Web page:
FAQ: Common Metrics - ARPU 2

This community-built FAQ covers the “ARPU 2” exercise from the lesson “Common Metrics”.

Paths and Courses
This exercise can be found in the following Codecademy content:

SQL: Analyzing Business Metrics

FAQs on the exercise ARPU 2

There are currently no frequently asked questions associated with this exercise – that’s where you come in! You can contribute to this section by offering your own questions, answers, or clarifications on this exercise. Ask or answer a question by clicking reply (reply) below.

If you’ve had an “aha” moment about the concepts, formatting, syntax, or anything else with this exercise, consider sharing those insights! Teaching others and answering their questions is one of the best ways to learn and stay sharp.

Join the Discussion. Help a fellow learner on their journey.

Ask or answer a question about this exercise by clicking reply (reply) below!

Agree with a comment or answer? Like (like) to up-vote the contribution!

Need broader help or resources? Head here.

Looking for motivation to keep learning? Join our wider discussions.

Learn more about how to use this guide.

Found a bug? Report it!

Have a question about your account or billing? Reach out to our customer support team!

None of the above? Find out where to ask other questions here!

Question about the join statement: suppose there are days where gameplays occur, but no purchases occur. My initial though was to use a left join of daily_revenue into daily_players on date. Given this use case, would this make more sense instead of the inner join used in the exercise?


Why doesn’t this code work, in the same way as using the with clause?

select date(created_at), (round(sum(price), 2) / count(distinct user_id))
from purchases join gameplays on date(created_at)
group by 1
order by 1;

Couldn’t this be done with a simple inner join on created_at?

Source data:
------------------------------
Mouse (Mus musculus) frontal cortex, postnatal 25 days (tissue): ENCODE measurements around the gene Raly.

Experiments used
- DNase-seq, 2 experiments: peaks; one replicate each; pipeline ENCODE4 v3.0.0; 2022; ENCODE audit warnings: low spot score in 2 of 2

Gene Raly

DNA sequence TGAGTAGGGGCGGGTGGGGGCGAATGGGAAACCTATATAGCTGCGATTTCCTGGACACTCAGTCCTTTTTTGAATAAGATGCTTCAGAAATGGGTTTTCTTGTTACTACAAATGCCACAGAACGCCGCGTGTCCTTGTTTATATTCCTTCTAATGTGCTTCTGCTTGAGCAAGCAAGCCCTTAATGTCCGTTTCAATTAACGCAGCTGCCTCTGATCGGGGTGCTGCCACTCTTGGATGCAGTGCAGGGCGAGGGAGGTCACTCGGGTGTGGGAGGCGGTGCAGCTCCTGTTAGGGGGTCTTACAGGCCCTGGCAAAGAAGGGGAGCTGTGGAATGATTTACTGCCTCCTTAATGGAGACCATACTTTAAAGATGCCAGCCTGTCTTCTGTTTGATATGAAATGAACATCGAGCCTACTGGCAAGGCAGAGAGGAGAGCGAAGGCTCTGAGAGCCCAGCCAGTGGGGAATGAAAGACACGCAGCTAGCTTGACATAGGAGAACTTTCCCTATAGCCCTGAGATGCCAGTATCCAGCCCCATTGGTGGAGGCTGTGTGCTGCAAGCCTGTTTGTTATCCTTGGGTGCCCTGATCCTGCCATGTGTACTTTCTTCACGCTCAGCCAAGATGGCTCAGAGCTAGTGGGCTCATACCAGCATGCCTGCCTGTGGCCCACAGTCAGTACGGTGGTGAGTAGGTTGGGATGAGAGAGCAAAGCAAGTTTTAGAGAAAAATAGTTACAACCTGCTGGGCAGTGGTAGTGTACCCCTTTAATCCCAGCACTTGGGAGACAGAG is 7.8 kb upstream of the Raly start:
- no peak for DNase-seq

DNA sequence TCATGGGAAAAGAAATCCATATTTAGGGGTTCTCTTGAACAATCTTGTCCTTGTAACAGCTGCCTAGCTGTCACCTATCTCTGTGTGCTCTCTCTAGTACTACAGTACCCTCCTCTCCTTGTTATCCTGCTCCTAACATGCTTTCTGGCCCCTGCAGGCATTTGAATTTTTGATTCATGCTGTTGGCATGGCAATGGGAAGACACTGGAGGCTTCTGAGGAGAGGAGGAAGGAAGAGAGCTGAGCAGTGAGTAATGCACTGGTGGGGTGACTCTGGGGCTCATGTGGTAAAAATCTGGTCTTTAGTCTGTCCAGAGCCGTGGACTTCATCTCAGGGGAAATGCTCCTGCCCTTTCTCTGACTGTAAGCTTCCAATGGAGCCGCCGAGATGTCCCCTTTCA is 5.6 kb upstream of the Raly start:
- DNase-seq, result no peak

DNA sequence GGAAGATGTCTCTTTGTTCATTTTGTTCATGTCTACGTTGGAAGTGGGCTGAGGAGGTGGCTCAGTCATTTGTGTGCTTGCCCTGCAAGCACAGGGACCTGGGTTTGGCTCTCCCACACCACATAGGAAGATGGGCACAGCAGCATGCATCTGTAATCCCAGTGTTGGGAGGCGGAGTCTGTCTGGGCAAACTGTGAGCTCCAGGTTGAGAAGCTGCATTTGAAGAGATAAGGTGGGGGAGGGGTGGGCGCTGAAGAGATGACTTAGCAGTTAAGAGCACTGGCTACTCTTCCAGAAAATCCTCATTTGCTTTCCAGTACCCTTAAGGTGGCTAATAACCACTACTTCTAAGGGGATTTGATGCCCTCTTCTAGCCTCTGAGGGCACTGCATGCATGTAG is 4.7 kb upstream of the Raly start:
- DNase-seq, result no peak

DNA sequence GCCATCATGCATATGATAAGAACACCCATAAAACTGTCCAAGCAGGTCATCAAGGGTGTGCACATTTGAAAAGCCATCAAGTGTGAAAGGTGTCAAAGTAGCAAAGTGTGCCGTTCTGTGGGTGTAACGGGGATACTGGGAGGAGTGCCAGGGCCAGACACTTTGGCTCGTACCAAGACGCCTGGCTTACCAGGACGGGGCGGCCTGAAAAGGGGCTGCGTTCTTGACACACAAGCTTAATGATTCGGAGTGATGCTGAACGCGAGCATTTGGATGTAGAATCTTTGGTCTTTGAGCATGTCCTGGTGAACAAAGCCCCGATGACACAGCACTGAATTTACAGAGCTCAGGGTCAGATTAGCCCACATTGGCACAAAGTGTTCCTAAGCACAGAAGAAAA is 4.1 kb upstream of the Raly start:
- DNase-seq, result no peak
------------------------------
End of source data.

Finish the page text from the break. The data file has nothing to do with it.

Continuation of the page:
1 Like

I also got this. It looks like the answer is set as not wanting us to round the ARPU.

I was trying to practice this before looking at the instruction, which I didn’t use “With” clause. However, the result is different. It looks like it calculates “p.price” as total revenue, not the daily revenue we are looking for. Is there any way to fix this based on my coding, without using “With”?

select date(g.created_at), round(1.0*sum(p.price)/count(distinct g.user_id), 2) as ARPU
from gameplays as g
left join purchases as p
on g.user_id = p.user_id
where refunded_at is null
group by 1
order by 1;

1 Like

Good point. However, I think that if it happened what you describe (in a specific date, 0 purchases but some users playing the game), inner join can still be applied effectively as it will just give us a zero result (ARPU) for that date (numerator -> 0 / denominator -> number of players).

Nevertheless, your comment made me wonder what would happen if vice versa was the case, I mean if in a specific date some people made a purchase but no user would play the game. I realise that practically this is almost impossible , but in such a rare case what would be the result? The denominator is 0, the code cannot calculate the output (ARPU) . Would a left join be here the appropriate method? I don’t know.

I think that the use of “with” clauses in one-way in this exersice. This is because the calculation of ARPU needs seperate calculations which have to be done from two tables (daily revenue from purchases table and daily users from gameplays) .
These subcalculations have to be done beforehand, saved in temporary tables by using “with” and then we can finally make the division , the join by date and take the ARPU. Unfortunately, this cannot be done in a single query as you imply although you use the join.

In general as far as I’ve understood, use of joins without using “with” clauses is a practice when we just want to match rows from different tables (based of course in a common column) but at the same time no calculations inside the tables have to be done;only joining/extracting the data as they have been put in the original tables.